Tristan July 11, 2009 at 3:51 pm

“it will do this by helping drive people towards accepting wind turbines they can see.”

Is there non-acceptance from the public currently? How much say does the public have over energy policy? When was the last time energy policy was even an issue dealt with seriously in an election?

. July 11, 2009 at 4:22 pm

Cape Wind
From Wikipedia, the free encyclopedia

The Cape Wind Project is a $900 million proposed offshore wind farm on Horseshoe Shoal in Nantucket Sound off Cape Cod in Massachusetts proposed by a private developer, Cape Wind Associates. If the project moves forward on schedule, it will become one of the first offshore wind energy projects in the United States.


. July 11, 2009 at 4:22 pm

From Wikipedia, the free encyclopedia

NIMBY or Nimby is an acronym for Not In My Back Yard. The term is used pejoratively to describe a new development’s opposition by residents in its vicinity. The new project being opposed is generally considered a benefit for many but has negative side-effects on its close surroundings. As a result, residents nearby the immediate location would consider it undesirable and would generally prefer the building to be “elsewhere”. The term was coined in the 1980s by British politician Nicholas Ridley, who was Conservative Secretary of State for the Environment.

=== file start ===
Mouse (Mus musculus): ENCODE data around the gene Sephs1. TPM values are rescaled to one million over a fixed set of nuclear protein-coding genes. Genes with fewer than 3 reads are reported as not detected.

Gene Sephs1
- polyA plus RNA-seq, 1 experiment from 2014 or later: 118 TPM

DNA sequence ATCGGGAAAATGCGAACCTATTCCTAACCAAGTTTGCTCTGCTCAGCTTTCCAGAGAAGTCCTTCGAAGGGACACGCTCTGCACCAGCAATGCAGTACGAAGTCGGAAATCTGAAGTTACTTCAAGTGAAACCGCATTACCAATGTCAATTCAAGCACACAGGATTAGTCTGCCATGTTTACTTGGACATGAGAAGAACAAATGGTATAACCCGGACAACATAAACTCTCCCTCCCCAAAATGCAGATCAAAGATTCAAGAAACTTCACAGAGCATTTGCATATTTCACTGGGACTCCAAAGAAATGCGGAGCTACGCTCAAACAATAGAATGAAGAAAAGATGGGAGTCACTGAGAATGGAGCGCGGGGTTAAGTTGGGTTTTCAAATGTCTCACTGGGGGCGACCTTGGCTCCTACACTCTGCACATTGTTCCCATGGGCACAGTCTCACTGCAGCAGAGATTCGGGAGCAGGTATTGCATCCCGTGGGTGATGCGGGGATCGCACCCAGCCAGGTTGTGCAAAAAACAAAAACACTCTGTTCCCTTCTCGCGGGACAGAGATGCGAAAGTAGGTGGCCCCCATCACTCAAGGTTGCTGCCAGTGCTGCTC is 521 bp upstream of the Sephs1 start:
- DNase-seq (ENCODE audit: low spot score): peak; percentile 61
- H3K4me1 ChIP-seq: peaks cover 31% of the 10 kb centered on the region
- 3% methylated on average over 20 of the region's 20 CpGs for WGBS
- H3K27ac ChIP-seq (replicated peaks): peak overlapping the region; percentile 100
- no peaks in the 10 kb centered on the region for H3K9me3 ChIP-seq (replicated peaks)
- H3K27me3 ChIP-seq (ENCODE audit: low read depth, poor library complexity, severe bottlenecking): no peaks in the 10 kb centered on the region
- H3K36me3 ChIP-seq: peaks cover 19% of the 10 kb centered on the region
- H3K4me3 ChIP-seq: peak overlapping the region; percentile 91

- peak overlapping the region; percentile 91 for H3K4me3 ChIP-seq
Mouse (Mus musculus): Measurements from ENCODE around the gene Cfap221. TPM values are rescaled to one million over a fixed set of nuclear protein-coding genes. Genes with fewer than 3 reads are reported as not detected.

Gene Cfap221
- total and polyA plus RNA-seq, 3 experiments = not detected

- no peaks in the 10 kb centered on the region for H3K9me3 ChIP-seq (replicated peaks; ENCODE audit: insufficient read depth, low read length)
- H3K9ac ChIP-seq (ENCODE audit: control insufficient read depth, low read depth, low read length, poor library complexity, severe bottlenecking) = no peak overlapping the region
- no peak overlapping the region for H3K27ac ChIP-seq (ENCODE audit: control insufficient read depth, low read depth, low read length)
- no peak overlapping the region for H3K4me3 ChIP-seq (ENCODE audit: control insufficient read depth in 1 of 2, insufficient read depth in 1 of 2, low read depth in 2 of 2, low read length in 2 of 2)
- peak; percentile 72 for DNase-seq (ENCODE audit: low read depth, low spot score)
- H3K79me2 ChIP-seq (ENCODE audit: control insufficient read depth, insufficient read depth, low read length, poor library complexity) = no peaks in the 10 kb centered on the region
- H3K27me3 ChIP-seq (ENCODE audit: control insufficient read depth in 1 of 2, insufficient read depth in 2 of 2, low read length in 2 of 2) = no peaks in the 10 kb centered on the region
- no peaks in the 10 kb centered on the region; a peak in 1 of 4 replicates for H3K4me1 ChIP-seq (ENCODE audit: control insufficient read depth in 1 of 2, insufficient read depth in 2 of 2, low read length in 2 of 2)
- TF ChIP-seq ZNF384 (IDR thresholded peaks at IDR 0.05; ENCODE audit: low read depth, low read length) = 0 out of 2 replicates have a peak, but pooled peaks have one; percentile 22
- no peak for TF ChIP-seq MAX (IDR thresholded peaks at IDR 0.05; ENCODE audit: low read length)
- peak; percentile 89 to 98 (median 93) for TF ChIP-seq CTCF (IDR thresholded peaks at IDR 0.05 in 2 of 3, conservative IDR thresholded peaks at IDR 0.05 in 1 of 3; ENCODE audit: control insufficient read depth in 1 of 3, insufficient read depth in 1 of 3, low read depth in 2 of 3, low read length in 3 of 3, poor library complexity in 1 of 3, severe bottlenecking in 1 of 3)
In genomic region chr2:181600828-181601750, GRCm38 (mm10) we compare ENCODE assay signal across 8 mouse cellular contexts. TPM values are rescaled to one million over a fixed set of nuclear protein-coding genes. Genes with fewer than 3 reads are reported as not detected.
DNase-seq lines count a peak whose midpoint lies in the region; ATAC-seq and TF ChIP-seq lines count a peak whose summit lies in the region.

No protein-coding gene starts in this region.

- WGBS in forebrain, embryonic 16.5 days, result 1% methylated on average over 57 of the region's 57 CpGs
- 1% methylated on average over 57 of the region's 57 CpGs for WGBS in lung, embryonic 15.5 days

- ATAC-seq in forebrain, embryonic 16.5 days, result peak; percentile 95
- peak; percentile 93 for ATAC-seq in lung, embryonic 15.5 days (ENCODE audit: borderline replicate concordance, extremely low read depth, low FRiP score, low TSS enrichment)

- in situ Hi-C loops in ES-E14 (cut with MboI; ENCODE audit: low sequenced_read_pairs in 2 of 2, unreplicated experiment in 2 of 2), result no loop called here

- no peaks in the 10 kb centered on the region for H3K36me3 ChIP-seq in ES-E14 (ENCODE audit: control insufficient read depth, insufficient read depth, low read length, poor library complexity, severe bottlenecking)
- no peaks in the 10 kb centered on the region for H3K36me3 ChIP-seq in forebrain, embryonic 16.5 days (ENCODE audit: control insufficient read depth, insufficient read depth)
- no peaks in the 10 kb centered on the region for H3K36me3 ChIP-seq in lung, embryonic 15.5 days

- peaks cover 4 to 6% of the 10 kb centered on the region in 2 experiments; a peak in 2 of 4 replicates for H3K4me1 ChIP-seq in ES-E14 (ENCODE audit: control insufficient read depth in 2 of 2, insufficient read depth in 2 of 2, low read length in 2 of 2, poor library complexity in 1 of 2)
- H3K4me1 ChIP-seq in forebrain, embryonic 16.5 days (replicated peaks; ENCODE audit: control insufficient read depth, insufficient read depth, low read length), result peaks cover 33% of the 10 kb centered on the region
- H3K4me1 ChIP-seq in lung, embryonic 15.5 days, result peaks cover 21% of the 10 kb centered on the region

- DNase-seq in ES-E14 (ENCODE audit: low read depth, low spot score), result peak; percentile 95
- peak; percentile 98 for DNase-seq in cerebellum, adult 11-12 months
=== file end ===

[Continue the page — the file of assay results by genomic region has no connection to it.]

oleh July 13, 2009 at 12:52 am

Well done Grouse Mountain.

It is also helpful as a symbol that the wind turbine is the location. Grouse Mountain promotes itself as the Peak of Vancouver. It is the central and most visited of the three ski resorts on the North Shore. The wind turbine will be a very visible reminder.

I remember watching and approving the North Vancouver district decision to approve the variance to allow its construction. It also involved the required public consultation during which there was little opposition.